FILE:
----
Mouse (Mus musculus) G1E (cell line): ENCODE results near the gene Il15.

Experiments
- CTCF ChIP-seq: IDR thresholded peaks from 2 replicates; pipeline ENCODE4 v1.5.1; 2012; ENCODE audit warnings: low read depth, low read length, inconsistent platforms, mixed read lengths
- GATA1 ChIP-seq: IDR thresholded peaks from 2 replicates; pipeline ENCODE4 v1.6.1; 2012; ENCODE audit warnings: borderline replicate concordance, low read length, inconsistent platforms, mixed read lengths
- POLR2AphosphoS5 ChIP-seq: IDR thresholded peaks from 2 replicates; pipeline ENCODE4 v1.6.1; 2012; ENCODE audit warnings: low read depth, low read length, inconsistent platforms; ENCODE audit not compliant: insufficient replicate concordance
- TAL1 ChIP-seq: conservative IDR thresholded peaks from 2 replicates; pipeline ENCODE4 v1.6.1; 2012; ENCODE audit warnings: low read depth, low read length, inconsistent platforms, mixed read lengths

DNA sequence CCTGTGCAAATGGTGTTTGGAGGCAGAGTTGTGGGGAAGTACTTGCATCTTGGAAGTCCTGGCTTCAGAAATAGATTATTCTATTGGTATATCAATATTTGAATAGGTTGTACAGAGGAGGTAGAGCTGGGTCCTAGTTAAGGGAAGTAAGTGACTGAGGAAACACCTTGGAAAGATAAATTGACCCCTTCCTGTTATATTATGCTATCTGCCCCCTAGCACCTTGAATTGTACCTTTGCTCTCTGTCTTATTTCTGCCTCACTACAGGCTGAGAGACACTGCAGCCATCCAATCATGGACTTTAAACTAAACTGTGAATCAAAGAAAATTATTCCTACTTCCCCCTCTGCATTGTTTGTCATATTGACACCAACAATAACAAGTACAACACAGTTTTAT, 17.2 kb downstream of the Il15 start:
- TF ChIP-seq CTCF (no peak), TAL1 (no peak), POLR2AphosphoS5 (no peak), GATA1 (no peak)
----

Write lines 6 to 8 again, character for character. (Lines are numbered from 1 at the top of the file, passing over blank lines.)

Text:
- TAL1 ChIP-seq: conservative IDR thresholded peaks from 2 replicates; pipeline ENCODE4 v1.6.1; 2012; ENCODE audit warnings: low read depth, low read length, inconsistent platforms, mixed read lengths

DNA sequence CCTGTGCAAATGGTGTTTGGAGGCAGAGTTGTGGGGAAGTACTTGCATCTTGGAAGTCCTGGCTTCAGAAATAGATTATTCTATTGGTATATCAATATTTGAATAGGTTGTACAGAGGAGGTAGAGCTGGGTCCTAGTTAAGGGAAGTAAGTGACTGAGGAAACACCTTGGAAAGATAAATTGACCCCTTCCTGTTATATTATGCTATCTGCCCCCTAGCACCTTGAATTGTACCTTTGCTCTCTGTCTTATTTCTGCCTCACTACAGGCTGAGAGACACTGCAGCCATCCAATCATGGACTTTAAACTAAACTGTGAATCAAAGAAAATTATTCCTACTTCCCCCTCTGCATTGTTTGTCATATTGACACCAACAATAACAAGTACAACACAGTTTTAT, 17.2 kb downstream of the Il15 start:
- TF ChIP-seq CTCF (no peak), TAL1 (no peak), POLR2AphosphoS5 (no peak), GATA1 (no peak)